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Derek Karlavaegen

posted by BagginsKQ on - last edited - Viewed by 1.1K users

This is more of an extension to this topic here but a little more specific.

Who would like to see a new guidebook by Derek Karlavaegen as a PDF or bonus item included with the boxed set of Telltale's new King's Quest game?

If anyone doesn't know who Derek is, he is an old explorer and wanderer who landed the Green Isles, nearly twenty years before KQ6. He wrote the Guidebook to the Land of the Green Isles, the manual and pack-in copyright protection for KQ6. This is the thing I wonder if they should create for telltale's KQ to have the feel of the early KQ games that had such manuals, with stories, etc.

He was in his Mid 30s to 40s at the time of Guidebook, and somewhere in his 50 to 60s around the time of KQ6.

Karlavaegen.PNG

I have put together a very detailed biography of him on the KQ wiki (including everything there is to know about his history, personality, and interactions with other KQ characters, and others);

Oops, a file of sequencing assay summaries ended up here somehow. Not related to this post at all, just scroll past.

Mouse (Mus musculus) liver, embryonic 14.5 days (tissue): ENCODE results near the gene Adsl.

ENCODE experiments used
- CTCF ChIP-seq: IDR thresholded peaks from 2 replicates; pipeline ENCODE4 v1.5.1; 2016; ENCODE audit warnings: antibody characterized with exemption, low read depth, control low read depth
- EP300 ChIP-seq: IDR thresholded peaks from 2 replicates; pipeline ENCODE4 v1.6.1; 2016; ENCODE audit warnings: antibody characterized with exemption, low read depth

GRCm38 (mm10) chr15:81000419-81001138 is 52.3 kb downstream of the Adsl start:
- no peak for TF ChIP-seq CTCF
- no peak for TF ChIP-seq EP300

Derek Karlavaegen's biography

The short version (but do please read the long version) is he wrote the Guidebook to the Land of the Green Isles, and decades later, went on to record the events of King's Quest 3, in an interview with Alexander. He moved into Manannan's house, a few weeks later, where he discovered the Eye Between the Worlds.

Prince Alexander's Own Story! Exclusive Interview

Eye Between the Worlds

The eye is a mechanical computer (perhaps built by Pope Sylvester or Manannan) that allowed him to send messages one way to 20th century Earth (he called it the Other World), in hopes that someone would discover them. The Eye was discovered in the bookshelves near Manannan's desk, and can be seen in the game, KQ3.

EBTW.png

Later he recorded the events of KQ5, after visiting and interviewing King Graham. He gave Alexander a copy of the Guidebook to the Land of the Green Isles to help him learn about the kingdom before he got there (Alex lost the copy in the shipreck, but had memorized the Ancient Ones language and myths, allowing him to scale the cliffs, and make his way through the traps of the catacombs).

He was later invited to Alexander's wedding, and wrote the chronicle of KQ6 events to be placed in the archives of both kingdoms.